Remembered about catfishes only in the 60s, British and American breeders, carried away by the externalization of the external appearance of animals. Initially, the breeders planned to breed another variety of the Siamese cat, which would have a uniform coat color but would not lose the grace of its lines. To achieve this goal, orientals began to cross with Abyssinians and other short-haired breeds.
By the way, the first set of breed characteristics, developed for overseas murks, was almost completely copied from the Siamese standard (with the exception of the items "body" and "colors"). But in Britain, they were in no hurry to celebrate Asian catfishes, and for a long 20 years, they looked closely at them, scrupulously weighing all the pros and cons. As a result, the English eared dogs were able to become an independent breed only in 1997, after the official recognition of the GCCF.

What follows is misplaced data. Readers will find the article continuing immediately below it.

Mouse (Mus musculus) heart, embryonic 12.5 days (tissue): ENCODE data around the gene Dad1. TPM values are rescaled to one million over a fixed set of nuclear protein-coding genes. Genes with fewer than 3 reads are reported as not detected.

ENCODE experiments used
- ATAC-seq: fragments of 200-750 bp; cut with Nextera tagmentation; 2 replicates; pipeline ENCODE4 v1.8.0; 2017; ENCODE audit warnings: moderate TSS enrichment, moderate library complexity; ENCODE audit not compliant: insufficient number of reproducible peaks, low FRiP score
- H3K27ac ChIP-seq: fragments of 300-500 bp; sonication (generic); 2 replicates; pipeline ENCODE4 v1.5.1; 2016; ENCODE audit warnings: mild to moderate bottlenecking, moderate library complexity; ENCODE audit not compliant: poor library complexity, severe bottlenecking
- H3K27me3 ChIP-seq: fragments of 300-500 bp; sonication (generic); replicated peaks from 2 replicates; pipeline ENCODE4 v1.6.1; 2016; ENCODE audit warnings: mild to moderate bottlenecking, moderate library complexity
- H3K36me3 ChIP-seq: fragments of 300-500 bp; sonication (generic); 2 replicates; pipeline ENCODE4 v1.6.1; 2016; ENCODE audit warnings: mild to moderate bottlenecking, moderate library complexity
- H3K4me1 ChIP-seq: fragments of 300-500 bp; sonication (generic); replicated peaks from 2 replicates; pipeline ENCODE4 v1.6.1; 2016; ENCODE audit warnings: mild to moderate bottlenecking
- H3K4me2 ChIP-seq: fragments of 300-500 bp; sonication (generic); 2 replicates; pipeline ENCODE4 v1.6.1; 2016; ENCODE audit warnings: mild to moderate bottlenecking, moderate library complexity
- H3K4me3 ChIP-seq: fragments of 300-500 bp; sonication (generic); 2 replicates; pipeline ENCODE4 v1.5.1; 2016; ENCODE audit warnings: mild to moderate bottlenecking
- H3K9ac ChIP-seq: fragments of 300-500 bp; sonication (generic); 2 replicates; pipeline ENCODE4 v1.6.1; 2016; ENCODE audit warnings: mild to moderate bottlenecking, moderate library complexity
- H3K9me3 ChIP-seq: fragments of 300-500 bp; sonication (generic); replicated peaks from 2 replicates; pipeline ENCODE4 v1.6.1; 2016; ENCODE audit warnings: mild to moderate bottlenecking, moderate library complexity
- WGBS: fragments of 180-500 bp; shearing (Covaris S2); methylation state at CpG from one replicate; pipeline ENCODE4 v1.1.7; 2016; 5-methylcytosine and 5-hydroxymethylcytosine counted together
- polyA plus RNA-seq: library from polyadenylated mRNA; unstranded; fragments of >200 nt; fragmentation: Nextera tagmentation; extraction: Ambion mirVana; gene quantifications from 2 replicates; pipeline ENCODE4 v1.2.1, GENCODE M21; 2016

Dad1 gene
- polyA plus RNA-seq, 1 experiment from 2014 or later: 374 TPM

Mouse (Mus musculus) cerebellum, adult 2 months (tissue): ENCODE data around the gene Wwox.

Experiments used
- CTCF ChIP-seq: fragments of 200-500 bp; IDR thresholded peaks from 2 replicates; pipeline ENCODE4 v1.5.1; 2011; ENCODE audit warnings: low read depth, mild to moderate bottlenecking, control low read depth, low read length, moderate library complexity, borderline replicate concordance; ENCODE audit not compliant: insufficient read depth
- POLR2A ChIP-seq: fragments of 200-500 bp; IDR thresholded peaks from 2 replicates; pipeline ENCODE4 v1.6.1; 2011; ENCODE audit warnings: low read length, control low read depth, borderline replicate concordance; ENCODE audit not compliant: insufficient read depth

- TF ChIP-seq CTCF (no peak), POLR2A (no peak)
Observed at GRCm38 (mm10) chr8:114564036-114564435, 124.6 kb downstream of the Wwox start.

A distinctive feature of these charismatic kitties is the phenomenal plasticity of movements, thanks to which even the usual stretching in their performance turns into a full-fledged yoga master class. According to the type of coat, Oriental Shorthairs are divided into short-haired and long-haired. The last variety was born in the 60s of the last century as a result of crossing a shorthaired oriental with a Balinese (Balinese cat). As an independent breed, the Oriental Long-haired was introduced in 1977, however, it was able to confirm its solvency at exhibition competitions only in 1997.